Majority of California Labs Barred From Testing Cannabis Flower

Many of California’s cannabis testing labs are currently not allowed to test the potency of flower products due to a rule change designed to combat so-called “lab shopping” in the state.

Full story after the jump.

Many of California’s cannabis testing labs are currently blocked from testing the potency of flower products — the industry’s most popular consumer option — under new guidelines from the Department of Cannabis Control (DCC) that took effect this year, KTLA reports. Labs that are not compliant with the new guidelines are not allowed to test any cannabis flower products including the buds themselves and non-infused pre-rolls.

At the start of the year, just 12 of the state’s testing labs had met the new requirements but MJBizDaily reported this week that six more labs had become compliant and could resume their testing regiments, bringing the total number of labs equipped for testing flower products to 18.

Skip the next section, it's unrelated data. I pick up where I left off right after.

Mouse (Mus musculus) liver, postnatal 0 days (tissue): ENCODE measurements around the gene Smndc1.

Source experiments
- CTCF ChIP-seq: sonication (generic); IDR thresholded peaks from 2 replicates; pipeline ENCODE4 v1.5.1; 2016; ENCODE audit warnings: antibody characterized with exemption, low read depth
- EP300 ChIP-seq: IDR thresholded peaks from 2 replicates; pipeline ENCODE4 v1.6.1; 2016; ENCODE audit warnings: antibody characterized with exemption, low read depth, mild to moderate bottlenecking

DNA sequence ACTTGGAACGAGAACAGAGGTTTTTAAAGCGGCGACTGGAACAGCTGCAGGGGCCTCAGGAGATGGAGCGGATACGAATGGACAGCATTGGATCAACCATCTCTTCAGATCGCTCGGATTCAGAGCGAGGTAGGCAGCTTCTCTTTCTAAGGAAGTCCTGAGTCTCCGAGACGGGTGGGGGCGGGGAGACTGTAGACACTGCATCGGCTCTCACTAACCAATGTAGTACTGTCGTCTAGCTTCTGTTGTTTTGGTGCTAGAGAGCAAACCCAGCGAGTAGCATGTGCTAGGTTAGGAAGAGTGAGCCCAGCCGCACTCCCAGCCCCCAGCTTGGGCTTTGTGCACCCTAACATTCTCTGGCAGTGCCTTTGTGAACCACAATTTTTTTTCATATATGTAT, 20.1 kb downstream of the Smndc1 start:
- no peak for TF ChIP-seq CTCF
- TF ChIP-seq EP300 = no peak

Previously, 38 labs across California were performing the tests.

“The Department has not been informed of any significant product delays, but there could be a slight delay in some products reaching dispensaries in the near term. To help prevent this from happening, the Department DCC has been prioritizing re-sampling requests from distributors who had samples with labs that cannot currently conduct flower and non-infused pre-roll testing.” — DCC spokesperson David Hafner, via KTLA

Hafner also suggested that more labs’ testing methods would be verified “in the near future.”

DCC regulators introduced the rule change last year and it took effect on October 1, 2023, although compliance with the shift was not required until January 1, 2024. The agency said at the time that the reason for the change was “to ensure all licensed laboratories are using the same standardized cannabinoid test method which will ensure consumers receive accurate and consistent information regarding the cannabinoid content of the cannabis and cannabis product they use or consume.”

Under the new guidelines, regulators hope to deter bad actors from the practice of “lab-shopping,” which occurs when testing labs inflate their potency results so cannabis companies can list the higher potencies on their products, making them more attractive to consumers.

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